Goldman Sachs and Malaysia reach $3.9 billion settlement over 1MDB scandal



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Goldman Sachs and Malaysia reach $3.9 billion settlement over 1MDB scandal

Earlier on Friday, the Malaysian Government said in a statement that it had reached a $3.9 billion settlement deal with New York City-based US lender Goldman Sachs which in effect would obliviate the criminal charges against the American multinational lender over bond sales that raised money for the scandal-hit 1MDB sovereign wealth fund.

In point of fact, following year-long legal debate, both Malaysian and US prosecutors had ruled that the 1MDB bond sales organized by the Goldman Sachs, which was initiated to accelerate the Southeast country’s economic development, had provided with several loopholes for the associates of ex-PM Najib Razak which had been exploited over several years to steal billions of dollars.

Besides the ex-PM Najib had been on trial over several corruption charges including the 1MDB scandal following his ousting in May 2018 election, while Goldman Sachs alongside two of its former executives had been charged later last year over accusations of alleged breach of securities laws such as misleading the investors on 1MDB bonds and another seventeen present and former employees of Goldman Sachs had also been sued last year over their active participations in 1MDB frauds.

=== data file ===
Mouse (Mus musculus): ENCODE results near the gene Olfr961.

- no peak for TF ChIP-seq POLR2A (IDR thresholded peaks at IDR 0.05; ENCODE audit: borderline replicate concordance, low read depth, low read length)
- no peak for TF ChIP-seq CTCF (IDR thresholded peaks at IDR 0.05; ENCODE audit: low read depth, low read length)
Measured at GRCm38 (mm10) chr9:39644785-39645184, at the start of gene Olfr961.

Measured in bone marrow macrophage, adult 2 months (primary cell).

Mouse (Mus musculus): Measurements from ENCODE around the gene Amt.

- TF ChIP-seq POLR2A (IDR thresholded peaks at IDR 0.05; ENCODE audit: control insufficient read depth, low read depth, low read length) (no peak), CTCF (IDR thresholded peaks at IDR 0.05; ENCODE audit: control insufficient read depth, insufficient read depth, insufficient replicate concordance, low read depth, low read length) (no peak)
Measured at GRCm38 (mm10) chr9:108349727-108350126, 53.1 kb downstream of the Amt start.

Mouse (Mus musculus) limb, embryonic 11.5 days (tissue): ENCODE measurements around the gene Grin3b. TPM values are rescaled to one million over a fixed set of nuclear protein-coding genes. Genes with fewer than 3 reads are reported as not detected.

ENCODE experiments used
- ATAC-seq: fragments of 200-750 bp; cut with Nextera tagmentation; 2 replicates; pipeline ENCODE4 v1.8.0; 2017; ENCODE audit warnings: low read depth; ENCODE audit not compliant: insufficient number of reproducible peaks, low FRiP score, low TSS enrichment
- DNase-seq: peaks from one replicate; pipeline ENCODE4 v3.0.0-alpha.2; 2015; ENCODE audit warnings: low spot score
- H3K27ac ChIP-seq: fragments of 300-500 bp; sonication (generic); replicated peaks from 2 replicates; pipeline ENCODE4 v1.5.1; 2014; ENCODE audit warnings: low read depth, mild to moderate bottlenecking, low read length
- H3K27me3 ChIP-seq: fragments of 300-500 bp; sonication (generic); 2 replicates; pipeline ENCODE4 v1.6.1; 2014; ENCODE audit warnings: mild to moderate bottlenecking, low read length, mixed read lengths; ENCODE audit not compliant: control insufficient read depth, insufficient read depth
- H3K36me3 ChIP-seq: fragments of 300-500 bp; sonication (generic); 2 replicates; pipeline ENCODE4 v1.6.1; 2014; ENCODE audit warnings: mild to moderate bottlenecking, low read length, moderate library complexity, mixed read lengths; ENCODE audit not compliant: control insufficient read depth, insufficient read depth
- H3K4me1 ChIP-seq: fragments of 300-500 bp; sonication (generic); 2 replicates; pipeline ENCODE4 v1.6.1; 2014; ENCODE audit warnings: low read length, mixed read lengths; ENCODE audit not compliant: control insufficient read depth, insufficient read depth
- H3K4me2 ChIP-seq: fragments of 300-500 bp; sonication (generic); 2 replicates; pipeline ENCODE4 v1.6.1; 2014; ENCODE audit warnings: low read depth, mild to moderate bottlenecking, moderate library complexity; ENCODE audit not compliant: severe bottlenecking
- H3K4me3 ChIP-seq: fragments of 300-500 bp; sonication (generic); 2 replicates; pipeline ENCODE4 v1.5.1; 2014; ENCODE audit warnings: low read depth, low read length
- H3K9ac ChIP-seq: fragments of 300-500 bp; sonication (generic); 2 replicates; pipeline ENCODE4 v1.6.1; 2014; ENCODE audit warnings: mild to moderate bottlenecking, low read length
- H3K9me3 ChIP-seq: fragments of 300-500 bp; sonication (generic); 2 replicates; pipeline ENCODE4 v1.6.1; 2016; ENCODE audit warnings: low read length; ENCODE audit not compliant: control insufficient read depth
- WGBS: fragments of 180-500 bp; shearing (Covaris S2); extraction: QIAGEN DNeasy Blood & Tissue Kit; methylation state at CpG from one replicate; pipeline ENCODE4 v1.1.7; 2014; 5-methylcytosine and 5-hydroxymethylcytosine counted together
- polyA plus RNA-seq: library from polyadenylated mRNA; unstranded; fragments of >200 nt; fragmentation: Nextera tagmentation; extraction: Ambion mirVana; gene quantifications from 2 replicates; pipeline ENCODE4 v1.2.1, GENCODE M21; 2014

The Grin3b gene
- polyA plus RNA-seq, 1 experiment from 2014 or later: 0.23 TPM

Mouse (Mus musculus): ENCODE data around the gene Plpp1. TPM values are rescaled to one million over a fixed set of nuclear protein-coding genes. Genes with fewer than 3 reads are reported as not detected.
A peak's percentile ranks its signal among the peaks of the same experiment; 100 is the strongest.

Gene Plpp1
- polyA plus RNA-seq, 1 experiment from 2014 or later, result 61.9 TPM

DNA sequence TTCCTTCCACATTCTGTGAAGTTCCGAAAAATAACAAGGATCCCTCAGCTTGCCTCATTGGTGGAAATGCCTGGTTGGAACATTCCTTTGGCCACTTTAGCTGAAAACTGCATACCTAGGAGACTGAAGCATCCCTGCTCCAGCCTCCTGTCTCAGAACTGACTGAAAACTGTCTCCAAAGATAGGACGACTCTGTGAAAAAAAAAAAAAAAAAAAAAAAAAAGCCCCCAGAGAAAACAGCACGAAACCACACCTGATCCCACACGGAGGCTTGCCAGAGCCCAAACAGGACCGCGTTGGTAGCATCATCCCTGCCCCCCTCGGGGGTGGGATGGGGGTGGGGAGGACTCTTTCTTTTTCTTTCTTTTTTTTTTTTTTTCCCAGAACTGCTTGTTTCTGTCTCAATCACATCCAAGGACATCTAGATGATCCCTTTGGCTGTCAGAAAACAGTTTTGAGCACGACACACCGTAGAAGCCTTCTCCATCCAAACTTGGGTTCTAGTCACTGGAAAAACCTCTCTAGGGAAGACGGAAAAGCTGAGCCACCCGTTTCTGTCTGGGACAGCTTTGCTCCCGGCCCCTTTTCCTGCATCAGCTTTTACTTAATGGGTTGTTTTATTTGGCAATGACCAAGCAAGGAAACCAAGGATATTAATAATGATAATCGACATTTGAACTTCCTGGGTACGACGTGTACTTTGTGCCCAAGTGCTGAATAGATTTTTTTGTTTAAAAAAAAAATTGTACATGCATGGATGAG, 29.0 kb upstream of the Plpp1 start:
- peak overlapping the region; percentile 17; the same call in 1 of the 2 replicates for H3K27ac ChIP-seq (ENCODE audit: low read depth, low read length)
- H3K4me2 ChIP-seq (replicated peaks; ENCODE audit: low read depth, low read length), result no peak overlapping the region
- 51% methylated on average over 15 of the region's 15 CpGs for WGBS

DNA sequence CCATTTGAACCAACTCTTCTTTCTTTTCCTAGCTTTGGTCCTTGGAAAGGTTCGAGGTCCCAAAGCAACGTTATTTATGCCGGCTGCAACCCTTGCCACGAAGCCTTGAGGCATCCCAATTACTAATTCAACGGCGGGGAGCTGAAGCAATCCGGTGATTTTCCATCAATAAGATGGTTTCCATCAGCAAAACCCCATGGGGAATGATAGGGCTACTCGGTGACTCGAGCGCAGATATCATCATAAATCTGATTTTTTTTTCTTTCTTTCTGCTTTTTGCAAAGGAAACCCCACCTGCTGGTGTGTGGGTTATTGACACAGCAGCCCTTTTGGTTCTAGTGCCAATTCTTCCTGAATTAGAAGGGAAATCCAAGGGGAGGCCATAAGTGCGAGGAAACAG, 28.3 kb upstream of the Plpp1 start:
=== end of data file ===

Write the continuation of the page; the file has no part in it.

Goldman agrees to pay $2.5 billion in cash and guarantees $1.4 billion from assets bought with the dirty money

Aside from that, earlier on the day, the Malaysia’s Finance Ministry was quoted saying in a statement that the US multinational lender had agreed to lay off a stark sum of $2.5 billion in cash and another $1.4 billion from the assets purchased through the bond money which had been seized all over the world later last year in exchange for dropping the lawsuits against Goldman Sachs alongside its former and current employees, while the Finance Ministry had also added that the revamped deal had been a steep jump from Goldman’s prior offerings of $1.75 billion made in 2019 aimed at avoiding costly and protracted legal battles.